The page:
This study has shown that from a societal perspective the cost outcome ratio (COR) after implementing CBT for CFS in a MHC was dominant compared to before. From a healthcare perspective the COR after implementation was more costly but also more effective than before, and the 100% probability that the COR is acceptable was reached at the willingness to pay threshold of € 4.500 is positive. Given that CBT is the only effective treatment for CFS and has been scarcely available until now, this is relevant information in favor of nationwide implementation. Although some studies have already examined the cost effectiveness of behavioral treatments for chronic fatigue (CF) [7, 8] and for CFS , there has been no research into the cost effectiveness of such a treatment that also took into account the costs of designing the implementation interventions needed for implementing the treatment and the costs of actually implementing the treatment in a non-academic setting. Such a study implies a less homogenous patient population and less control over the content of performed treatment sessions than an academic setting can guarantee.
Concerning age and gender, the patient population was fully representative of the CFS population. Compared to other trials in the area of CFS, the baseline fatigue severity was a little lower and relatively many patients had a paid job [26, 27]. These differences could be explained by the fact that the treatment facility at the mental health care institution was more easily accessible. Patients may be recognized as CFS by their GP and referred to CBT in an earlier phase than patients referred (mostly by a medical specialist) to a specialized hospital setting.
As was also found in earlier cost effectiveness studies, [8, 9] an overall lower use of health care facilities was measured after CBT for CFS than before it. This may be explained by the fact that during treatment with CBT patients are instructed not to use other treatments or medication and by the fact that when starting treatment all patients were diagnosed as CFS. Looking for a diagnosis and a lack of affective treatment are the main reasons for CFS patients' high use of health care facilities . Concerning work productivity, fewer patients had a paid job after treatment than before, but the mean hours of paid work per week had increased after treatment. Given the short time horizon (8 months) the full influence of CBT for CFS on work productivity might be revealed to be larger and the impact on cost-effectiveness more pronounced.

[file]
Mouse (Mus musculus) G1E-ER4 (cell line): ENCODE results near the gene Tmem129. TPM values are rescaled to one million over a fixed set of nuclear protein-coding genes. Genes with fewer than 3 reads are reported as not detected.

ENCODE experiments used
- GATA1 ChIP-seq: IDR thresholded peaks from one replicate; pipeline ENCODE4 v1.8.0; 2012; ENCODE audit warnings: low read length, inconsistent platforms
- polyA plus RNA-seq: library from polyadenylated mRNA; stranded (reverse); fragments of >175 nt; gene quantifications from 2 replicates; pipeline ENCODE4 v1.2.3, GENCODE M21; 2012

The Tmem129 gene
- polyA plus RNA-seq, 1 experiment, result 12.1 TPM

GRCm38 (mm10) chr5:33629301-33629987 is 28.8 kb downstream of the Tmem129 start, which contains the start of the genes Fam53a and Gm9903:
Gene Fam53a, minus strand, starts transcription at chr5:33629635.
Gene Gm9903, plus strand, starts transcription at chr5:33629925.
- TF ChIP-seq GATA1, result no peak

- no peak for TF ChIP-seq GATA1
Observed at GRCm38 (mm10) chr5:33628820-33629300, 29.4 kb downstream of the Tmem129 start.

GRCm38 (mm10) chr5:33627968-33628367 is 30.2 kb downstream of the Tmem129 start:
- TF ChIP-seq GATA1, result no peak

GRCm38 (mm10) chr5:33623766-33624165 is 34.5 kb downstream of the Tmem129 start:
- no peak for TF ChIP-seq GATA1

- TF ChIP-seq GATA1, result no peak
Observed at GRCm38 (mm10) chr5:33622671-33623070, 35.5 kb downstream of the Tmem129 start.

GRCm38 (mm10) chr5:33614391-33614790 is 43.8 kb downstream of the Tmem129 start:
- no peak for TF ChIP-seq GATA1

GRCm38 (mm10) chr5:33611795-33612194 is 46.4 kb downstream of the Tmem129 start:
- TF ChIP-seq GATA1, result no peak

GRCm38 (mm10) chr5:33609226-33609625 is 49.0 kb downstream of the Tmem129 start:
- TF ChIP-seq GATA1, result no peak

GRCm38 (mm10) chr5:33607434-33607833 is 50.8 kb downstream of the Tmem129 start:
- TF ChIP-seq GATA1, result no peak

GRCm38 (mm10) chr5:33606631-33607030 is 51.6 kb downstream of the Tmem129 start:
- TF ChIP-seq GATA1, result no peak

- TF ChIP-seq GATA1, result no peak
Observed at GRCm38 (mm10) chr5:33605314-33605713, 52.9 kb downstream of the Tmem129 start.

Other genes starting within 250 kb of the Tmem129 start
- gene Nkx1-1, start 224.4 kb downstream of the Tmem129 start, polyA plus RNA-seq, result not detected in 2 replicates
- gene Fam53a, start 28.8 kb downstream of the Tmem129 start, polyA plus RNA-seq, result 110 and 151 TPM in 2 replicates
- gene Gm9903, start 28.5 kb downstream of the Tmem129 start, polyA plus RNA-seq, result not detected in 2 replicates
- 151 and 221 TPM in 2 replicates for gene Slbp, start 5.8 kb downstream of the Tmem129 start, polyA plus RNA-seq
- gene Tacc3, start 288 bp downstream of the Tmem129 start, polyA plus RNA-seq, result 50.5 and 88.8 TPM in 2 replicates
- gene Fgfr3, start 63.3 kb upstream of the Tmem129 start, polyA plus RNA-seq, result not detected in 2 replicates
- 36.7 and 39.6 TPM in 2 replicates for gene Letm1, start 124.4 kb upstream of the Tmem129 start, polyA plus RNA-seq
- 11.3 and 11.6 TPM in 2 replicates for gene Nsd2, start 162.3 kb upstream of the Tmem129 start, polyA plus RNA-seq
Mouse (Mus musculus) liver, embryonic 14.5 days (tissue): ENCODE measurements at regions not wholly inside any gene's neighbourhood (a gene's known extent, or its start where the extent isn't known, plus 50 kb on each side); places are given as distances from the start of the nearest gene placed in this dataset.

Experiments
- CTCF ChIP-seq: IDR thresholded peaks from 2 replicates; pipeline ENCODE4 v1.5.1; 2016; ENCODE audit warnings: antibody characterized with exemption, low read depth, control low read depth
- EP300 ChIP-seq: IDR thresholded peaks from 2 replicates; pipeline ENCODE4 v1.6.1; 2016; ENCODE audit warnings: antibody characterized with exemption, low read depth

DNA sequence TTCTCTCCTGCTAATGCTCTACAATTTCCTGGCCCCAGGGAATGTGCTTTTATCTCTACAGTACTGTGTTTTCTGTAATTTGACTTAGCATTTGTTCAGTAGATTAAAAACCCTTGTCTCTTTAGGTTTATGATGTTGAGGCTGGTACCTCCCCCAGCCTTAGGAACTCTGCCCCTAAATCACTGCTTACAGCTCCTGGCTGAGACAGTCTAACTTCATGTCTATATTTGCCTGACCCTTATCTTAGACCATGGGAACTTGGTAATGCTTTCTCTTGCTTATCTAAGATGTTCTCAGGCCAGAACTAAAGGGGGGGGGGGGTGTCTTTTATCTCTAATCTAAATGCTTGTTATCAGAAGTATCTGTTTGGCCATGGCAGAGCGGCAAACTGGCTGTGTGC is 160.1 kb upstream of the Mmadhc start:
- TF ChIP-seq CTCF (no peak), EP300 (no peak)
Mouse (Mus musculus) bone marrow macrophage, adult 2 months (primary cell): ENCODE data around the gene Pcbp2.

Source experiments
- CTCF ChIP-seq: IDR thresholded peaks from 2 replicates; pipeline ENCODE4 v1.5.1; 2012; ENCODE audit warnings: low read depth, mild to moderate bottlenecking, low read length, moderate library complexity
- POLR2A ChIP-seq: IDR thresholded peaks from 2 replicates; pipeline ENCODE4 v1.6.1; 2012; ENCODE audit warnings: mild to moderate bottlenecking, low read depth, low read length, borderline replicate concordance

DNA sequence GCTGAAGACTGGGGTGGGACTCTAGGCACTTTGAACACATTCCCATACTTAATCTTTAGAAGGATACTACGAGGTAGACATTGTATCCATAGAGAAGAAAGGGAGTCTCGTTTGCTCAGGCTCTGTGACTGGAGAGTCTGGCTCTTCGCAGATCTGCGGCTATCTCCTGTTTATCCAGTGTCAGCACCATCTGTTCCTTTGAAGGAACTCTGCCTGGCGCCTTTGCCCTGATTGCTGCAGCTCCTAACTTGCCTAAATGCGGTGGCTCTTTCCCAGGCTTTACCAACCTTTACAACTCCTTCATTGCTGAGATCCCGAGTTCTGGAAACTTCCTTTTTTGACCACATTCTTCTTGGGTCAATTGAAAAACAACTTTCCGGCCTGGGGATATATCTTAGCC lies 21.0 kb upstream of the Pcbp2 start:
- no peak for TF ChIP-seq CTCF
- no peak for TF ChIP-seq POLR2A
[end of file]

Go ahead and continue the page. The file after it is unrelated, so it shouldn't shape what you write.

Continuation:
In this study we used a conservative method, last observation carried forward, in cases of missing data. This imputation method might have influenced the results in a conservative, negative direction. However the proportion of missing data was in our opinion rather small (< 12%) thus the chance that significantly different results were obtained is small.
A serious limitation of this study is it's non-controlled before and after design, which implies that incremental cost effectiveness compared to a natural course control group, or compared to a guided support group controlling for any placebo effect, could not be analysed. However, the incremental cost effectiveness ratio (ICER) of CBT for CFS compared to usual care was recently reported by Severens et al. . The focus and contribution of the present study was primarily to investigate costs and consequences of implementing this evidence based treatment in a clinical practice setting. This is a relevant issue in bridging the gap between science and research, since proven (cost) effectiveness under laboratory conditions of RCTs does not guarantee the same in the practice field of health care. Both smaller treatment effects due to the less controlled situation and accompanying costs of including costs for implementing the treatment might change the cost-outcome ratio.
Another weak point in this study is the variable follow up time. Although the mean time period between intake and post treatment was 8.4 months, and analyses were done using this time horizon for all patients, the real time interval varied considerable. The problem hereby is that in fact we do not know what this implies for the results that were found.
A strong point though is the fact that, besides the usual included medical-, productivity-, and patient related costs also protocol driven- and implementation related costs were included , giving a more complete and more relevant view on the cost and outcomes of providing nationwide CBT for CFS.